Ukrainian civilians holding cardboard rifles during a training session in Kyiv
Ukrainian civilians during a training session in Kyiv. Many big investors have become increasingly worried about the possibility of military conflict in eastern Europe © Chris McGrath/Getty

Hedge funds are scooping up Russian and Ukrainian assets after sharp declines since last autumn, while institutional investors stay clear as they view the intensifying political risks as too hot to handle.

Many big investors have become increasingly nervous about the possibility of military conflict in eastern Europe, with Moscow warning of “the most unpredictable and grave consequences” if the west rejects its security demands.

The notion that such tensions could lead to a war — and to western sanctions against Russia — has made financial assets in the region too difficult to hold for some large traditional managers, already jittery after a choppy start to the year fuelled in part by the prospect of tighter US monetary policy.

“The narrative is alarming. And investors are not prepared to take a high-profile political risk,” said Joseph Mouawad, emerging market bond fund manager at Carmignac.

Some hedge funds, however, are diving into the market in search of bargains, arguing that while Russian president Vladimir Putin is unlikely to back down soon, he will not want to risk a significant conflict.

“We’re quite confident there will be no war,” said David Amaryan, founder of Balchug Capital, a global fund run out of Moscow.

“I’ve talked to a lot of senior people in the Russian state. People are just going about their business,” he said. “If there was going to be a war, people would be acting in a different way. Everybody is quite calm.”

Amaryan said he had been buying some stocks in big Russian companies such as energy group Gazprom and financial services company Sberbank, describing the move as a “no-brainer” given stock valuations, dividends and the high oil price.

Russia’s dollar-denominated RTS index has fallen as much as 30 per cent since the end of October, although it has rallied over the past week and is now down 20 per cent over the period. Amaryan said he planned to “load up” if prices fall further.

“None of us are naive enough to think they’re going to shake hands and hug,” he said. “But any form of war is in no way beneficial to Russia . . . For me, the idea of Russia conquering Ukraine is absurd.”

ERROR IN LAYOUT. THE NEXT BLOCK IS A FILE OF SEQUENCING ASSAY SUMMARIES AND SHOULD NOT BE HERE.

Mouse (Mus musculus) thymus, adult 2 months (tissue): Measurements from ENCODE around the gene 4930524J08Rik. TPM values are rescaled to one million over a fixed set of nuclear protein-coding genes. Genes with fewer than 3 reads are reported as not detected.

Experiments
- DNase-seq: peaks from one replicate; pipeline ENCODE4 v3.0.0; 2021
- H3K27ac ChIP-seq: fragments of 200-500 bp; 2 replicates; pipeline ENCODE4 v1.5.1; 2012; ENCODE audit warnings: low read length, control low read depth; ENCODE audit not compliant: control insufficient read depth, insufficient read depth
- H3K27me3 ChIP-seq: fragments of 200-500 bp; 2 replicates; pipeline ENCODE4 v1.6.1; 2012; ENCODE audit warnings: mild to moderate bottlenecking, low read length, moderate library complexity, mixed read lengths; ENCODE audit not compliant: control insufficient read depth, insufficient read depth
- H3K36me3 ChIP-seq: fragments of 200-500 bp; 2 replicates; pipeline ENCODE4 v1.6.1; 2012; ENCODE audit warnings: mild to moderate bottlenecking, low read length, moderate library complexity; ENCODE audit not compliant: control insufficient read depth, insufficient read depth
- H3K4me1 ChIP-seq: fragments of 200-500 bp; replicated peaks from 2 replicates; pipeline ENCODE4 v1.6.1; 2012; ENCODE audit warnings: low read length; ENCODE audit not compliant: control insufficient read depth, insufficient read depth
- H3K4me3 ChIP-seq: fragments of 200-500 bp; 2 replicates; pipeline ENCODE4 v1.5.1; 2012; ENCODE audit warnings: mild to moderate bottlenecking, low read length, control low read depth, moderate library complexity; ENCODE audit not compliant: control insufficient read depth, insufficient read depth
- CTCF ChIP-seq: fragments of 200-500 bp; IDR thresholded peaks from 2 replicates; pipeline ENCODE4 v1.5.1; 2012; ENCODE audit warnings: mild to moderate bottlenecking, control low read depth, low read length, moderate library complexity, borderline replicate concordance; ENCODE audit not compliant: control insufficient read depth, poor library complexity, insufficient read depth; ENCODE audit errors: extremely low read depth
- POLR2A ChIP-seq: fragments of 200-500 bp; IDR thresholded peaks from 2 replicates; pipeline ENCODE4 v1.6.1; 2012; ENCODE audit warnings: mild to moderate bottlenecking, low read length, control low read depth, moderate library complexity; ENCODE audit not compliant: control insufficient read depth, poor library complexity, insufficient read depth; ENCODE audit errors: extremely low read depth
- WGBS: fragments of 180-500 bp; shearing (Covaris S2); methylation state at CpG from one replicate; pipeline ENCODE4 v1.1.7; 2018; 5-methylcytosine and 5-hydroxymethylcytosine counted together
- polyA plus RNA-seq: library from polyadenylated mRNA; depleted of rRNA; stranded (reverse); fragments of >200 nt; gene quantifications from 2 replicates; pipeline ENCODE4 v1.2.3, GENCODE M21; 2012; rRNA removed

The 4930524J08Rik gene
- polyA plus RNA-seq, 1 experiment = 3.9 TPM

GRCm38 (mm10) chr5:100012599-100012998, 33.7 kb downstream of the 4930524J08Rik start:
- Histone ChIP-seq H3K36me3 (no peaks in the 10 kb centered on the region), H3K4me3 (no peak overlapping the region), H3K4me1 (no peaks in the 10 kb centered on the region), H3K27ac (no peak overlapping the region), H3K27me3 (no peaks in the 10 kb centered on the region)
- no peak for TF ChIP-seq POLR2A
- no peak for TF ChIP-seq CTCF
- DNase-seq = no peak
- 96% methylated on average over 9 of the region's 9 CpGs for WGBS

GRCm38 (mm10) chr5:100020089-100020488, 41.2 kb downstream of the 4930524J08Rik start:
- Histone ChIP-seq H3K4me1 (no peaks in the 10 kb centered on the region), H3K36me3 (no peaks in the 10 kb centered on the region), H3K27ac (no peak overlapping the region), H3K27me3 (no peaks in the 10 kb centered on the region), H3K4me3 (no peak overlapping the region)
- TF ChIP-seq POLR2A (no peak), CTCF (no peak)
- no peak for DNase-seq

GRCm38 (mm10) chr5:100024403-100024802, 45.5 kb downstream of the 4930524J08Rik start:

Performance of the RTS index

Charles-Henry Monchau, chief investment officer at Geneva-based Bank Syz, noted that profitable Russian exporters and banks had been “hit massively” and this could create opportunities.

“This is exactly where you need to be,” said Barry Norris, chief investment officer at UK-based investment firm Argonaut Capital, who has positions in blue-chips such as Sberbank, Gazprom and Lukoil, although he has also been betting against some smaller, more highly valued stocks that he thinks could suffer in the short term.

Overall, Russia’s Moex equity index is trading at about five times expected earnings over the next year, a steep discount compared with about 21 times for America’s S&P 500.

Norris said the Russian market’s heavy weighting towards big energy companies and relatively low valuations mean it “should be one of the best-performing equity markets in 2022”.

Some managers also see an opportunity in Ukraine’s sovereign bonds. A Ukrainian dollar bond maturing in 2032, for example, was trading on Wednesday with a yield of 9.6 per cent, compared with less than 2 per cent on a 10-year US government bond.

“We believe that if you look at it from the Russian perspective, escalation makes a lot of sense but not a war,” said Pavel Mamai, founding partner at London-based emerging markets hedge fund ProMeritum Investment Management. He has been buying the bonds in recent months and partially hedging his position by betting some Russian assets will fall.

“Ukraine’s [international bonds] are certainly pricing a tail risk of war . . . There’s been a lot of panic selling,” said Mamai, whose fund has made money in each of the past five years, according to numbers sent to investors.

Still, many institutional money managers remain wary of investing in Russian or Ukrainian assets given the intense uncertainty and rising tensions between Moscow and western nations.

Vincent Mortier, deputy chief investment officer at Amundi, which manages €1.8tn in assets, said it was “difficult to hedge” against the worst-case scenarios and that traditional tools to protect against risks of such an extreme, yet highly unpredictable, event do not work well in this situation.

Russian stock valuations are sliding

The crisis “is typically a black swan/tail-risk event that is difficult to prepare for as the probability it occurs is still pretty small”, he added. “But if it occurs then there can be some Armageddon-type consequences.”

John McAuley, co-head of North American debt capital markets at Citigroup, cautioned, meanwhile, that the crisis marked the return of “old fashioned overnight risk in geopolitics” for investors.

Dan Brocklebank, director at Orbis Investments UK, which manages £28bn in assets, said that while the situation could present opportunities, there were good reasons to be cautious.

“While we believe that you have to be willing to act in a contrarian manner to be successful in investing, you can’t be contrarian for the sake of it — buying shares in Lehman Brothers, Theranos or Enron on the way down would have been contrarian, but not very smart,” he said.

Additional reporting by George Steer and Katie Martin in London and Joe Rennison in New York

FT Asset Management newsletter

Our weekly inside story on the movers and shakers behind a multitrillion-dollar industry. Sign up here

Copyright The Financial Times Limited 2024. All rights reserved.
Reuse this content (opens in new window) CommentsJump to comments section

Follow the topics in this article